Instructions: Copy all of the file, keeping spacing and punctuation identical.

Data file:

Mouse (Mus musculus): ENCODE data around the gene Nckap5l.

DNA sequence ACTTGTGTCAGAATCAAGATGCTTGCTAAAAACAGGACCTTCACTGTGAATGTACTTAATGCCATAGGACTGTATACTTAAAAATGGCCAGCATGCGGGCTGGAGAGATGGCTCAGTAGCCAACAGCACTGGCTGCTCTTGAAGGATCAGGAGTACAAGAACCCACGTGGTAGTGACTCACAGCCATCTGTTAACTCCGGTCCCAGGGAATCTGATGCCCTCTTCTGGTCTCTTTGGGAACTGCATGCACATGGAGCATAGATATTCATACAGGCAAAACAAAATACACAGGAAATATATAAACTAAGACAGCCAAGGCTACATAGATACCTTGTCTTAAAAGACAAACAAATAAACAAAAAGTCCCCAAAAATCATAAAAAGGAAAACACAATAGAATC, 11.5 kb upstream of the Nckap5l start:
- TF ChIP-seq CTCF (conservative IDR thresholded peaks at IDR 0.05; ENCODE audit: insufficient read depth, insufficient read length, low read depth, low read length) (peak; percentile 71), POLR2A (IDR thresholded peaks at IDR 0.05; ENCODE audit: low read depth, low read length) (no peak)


Mouse (Mus musculus): ENCODE data around the gene Nckap5l.

DNA sequence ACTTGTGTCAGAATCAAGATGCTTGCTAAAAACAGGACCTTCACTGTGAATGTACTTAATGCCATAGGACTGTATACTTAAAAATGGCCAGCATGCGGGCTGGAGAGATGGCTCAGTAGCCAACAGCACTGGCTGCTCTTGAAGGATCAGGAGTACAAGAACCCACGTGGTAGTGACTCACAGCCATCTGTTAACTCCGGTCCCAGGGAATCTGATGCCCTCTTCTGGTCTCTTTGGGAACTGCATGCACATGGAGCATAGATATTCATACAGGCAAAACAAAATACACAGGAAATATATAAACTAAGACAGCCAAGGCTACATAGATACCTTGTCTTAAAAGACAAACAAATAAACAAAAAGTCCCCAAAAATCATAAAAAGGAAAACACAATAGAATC, 11.5 kb upstream of the Nckap5l start:
- TF ChIP-seq CTCF (conservative IDR thresholded peaks at IDR 0.05; ENCODE audit: insufficient read depth, insufficient read length, low read depth, low read length) (peak; percentile 71), POLR2A (IDR thresholded peaks at IDR 0.05; ENCODE audit: low read depth, low read length) (no peak)